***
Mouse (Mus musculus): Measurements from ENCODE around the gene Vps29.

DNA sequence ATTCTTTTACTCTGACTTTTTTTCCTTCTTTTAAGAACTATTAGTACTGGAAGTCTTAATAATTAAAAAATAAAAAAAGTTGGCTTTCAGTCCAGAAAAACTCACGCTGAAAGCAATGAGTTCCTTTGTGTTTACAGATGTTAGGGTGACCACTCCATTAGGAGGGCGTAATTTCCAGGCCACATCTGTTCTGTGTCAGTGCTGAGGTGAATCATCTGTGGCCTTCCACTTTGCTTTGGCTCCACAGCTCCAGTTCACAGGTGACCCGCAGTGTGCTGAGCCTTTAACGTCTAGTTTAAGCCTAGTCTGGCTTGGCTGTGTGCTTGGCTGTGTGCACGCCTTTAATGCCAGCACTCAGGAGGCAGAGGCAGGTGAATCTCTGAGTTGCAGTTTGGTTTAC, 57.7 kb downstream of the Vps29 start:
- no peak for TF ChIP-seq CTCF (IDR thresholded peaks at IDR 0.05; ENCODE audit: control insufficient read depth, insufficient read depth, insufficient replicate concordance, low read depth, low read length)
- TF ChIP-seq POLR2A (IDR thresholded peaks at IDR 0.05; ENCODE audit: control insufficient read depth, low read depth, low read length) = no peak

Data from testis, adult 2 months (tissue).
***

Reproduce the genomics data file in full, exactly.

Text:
Mouse (Mus musculus): Measurements from ENCODE around the gene Vps29.

DNA sequence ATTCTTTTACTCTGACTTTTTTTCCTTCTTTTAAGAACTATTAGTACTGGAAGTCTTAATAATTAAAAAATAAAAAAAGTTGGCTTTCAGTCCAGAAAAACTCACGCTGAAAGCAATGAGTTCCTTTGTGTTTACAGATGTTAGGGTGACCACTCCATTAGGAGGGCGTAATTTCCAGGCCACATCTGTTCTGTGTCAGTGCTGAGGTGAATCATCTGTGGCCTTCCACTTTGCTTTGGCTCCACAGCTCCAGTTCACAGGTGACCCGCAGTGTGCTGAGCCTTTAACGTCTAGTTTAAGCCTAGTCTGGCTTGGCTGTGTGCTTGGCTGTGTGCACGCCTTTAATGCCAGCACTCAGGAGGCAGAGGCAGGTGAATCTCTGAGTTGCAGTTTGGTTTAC, 57.7 kb downstream of the Vps29 start:
- no peak for TF ChIP-seq CTCF (IDR thresholded peaks at IDR 0.05; ENCODE audit: control insufficient read depth, insufficient read depth, insufficient replicate concordance, low read depth, low read length)
- TF ChIP-seq POLR2A (IDR thresholded peaks at IDR 0.05; ENCODE audit: control insufficient read depth, low read depth, low read length) = no peak

Data from testis, adult 2 months (tissue).